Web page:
From healthcare reform to maintaining business solvency, the panel of experts that took the stage Tuesday morning at HEALTHCARE DESIGN.11 covered it all during the general session “New Directions in the Future of Healthcare Design—The Experts Speak Out.”

Speakers included Debajyoti Pati, PhD, MASA, FIIA, LEED AP, vice president, director of research, HKS Architects; Jain Malkin, CID, AAHID, EDAC, president, Jain Malkin Inc.; Sheila F. Cahnman, AIA, ACHA, LEED AP, group vice president/regional healthcare leader, HOK; Kim E. Shinn, PE, LEED AP BD+C, CxA, senior sustainability consultant, TLC Engineering; and Rosalyn Cama, president, CAMA Incorporated.

Shinn and Gormley sat on the panel as representatives of the Healthcare Building Ideas Editorial Advisory Board; with Malkin, Cama, and Cahnman serving on the same board for sister magazine HEALTHCARE DESIGN; and Pati, as well as Malkin, serving on the board for the Health Environments Research and Design Journal.

Where the different disciplines met in the middle came to be on the topic of sustainability. Shinn, a sustainability expert who helped form the Green Guide for Health Care, stressed the importance of moving beyond what he dubs “green bling” to actually achieving sustainability.

“If you’re not being sustainable, you’re not being a good business person. That’s what it comes down to,” he says, adding that that business mentality must move beyond the next quarter, but to the next generation and creating a healthy environment for our children and our children’s children.

Not only is sustainability achieved through the efficiencies created, but also through using healthcare architects to the best of their abilities, i.e. to design a building that will stand the test of time.

“We can’t build ugly buildings because we’ll tear them down. That’s not sustainable,” Shinn says.

And when it comes to buildings, Cahnman says she’s seeing clients spending their capital on technology upgrades, consolidations, and repositioning of themselves in the marketplace, leaving fewer dollars available for construction projects. She encouraged the HCD.11 attendees to understand what their clients are going through and assist them in the re-evaluation of their operations to “create economies of scale that will go farther in this new healthcare environment.”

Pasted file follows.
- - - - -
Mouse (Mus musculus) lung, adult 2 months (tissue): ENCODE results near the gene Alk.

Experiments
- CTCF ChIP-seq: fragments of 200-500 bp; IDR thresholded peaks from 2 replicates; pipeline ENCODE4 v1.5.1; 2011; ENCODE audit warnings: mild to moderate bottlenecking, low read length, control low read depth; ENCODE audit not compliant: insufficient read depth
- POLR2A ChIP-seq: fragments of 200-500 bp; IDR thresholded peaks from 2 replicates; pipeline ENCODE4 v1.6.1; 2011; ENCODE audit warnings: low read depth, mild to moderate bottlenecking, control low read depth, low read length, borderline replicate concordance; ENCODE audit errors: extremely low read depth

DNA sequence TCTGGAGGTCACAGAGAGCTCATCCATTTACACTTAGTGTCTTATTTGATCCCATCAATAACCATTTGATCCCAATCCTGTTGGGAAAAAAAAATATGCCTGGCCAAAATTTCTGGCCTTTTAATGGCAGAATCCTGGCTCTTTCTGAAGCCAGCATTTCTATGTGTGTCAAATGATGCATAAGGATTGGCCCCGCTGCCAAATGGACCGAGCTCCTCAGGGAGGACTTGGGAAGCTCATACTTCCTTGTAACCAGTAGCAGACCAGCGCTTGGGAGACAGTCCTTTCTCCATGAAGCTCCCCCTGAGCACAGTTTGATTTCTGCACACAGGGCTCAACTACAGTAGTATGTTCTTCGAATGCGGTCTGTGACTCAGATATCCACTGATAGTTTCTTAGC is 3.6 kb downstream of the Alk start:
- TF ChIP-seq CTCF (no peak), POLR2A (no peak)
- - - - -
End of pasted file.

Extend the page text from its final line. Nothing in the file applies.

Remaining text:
“You have to change to build and, then at some point, you have to build to change,” she says.

While remodels and renovations continue to be a popular solution for many facilities, the panel also noted that aging infrastructure combined with today's lower costs are, at the same time, fueling new construction.

“This is probably the sweetest spot for getting design and construction done than we’ve seen in a generation,” Shinn says.

Pati agreed: “I have no doubt that the demand for hospitals will grow, and we really can’t do with the current stock.”

However, while what shape healthcare reform will eventually take remains unclear, the current state of healthcare in the United States is unsustainable, so Cahnman reminded that medical home models of care and ambulatory clinics will likely take on a more pronounced role, whereas acute care settings will perhaps be treating the more acute patient.

“It really needs to be configured for the new reality,” she says.